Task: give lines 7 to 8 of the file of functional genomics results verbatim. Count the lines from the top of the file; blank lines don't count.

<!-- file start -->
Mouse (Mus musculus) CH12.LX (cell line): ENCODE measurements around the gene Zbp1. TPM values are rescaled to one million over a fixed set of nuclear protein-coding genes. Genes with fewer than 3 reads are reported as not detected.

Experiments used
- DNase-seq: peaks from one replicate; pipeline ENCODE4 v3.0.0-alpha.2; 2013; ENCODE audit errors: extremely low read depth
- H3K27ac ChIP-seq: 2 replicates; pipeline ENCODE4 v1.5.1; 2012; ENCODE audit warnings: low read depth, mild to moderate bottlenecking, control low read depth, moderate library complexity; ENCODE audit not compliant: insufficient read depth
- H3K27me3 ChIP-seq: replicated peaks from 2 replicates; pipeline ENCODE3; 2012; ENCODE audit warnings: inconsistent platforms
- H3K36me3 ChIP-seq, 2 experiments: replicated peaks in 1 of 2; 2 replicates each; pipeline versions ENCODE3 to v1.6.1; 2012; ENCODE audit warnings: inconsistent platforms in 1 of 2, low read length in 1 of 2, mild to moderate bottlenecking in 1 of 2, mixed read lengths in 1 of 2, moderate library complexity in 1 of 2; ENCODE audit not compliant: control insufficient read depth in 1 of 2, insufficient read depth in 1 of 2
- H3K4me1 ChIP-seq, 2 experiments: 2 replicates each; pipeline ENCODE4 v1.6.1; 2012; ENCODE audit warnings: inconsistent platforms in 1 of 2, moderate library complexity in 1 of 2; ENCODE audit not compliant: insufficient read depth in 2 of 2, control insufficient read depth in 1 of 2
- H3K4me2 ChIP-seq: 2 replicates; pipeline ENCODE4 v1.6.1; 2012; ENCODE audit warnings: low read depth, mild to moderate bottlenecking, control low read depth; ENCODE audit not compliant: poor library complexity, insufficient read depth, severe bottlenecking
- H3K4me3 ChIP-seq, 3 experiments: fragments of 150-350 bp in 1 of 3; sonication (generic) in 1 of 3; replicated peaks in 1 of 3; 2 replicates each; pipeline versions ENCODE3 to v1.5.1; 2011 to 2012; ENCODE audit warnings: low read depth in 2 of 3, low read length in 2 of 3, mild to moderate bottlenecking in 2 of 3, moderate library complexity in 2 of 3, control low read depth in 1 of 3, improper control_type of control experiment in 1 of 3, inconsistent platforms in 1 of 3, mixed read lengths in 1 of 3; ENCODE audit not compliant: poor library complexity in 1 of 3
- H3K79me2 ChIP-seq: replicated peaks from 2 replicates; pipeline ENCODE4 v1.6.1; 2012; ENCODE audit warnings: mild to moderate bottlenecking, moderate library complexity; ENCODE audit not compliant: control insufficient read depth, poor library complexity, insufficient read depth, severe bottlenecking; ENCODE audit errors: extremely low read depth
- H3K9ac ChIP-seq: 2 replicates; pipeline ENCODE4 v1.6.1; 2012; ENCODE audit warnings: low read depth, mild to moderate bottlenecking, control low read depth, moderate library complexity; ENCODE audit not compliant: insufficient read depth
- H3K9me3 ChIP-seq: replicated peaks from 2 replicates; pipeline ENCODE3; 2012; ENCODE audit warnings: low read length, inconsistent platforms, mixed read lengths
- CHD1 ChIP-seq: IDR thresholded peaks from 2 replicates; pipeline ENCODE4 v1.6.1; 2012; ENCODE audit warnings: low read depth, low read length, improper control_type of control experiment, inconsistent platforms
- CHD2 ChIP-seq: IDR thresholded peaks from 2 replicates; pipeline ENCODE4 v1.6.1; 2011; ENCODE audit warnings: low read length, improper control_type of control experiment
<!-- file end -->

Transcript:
- H3K4me1 ChIP-seq, 2 experiments: 2 replicates each; pipeline ENCODE4 v1.6.1; 2012; ENCODE audit warnings: inconsistent platforms in 1 of 2, moderate library complexity in 1 of 2; ENCODE audit not compliant: insufficient read depth in 2 of 2, control insufficient read depth in 1 of 2
- H3K4me2 ChIP-seq: 2 replicates; pipeline ENCODE4 v1.6.1; 2012; ENCODE audit warnings: low read depth, mild to moderate bottlenecking, control low read depth; ENCODE audit not compliant: poor library complexity, insufficient read depth, severe bottlenecking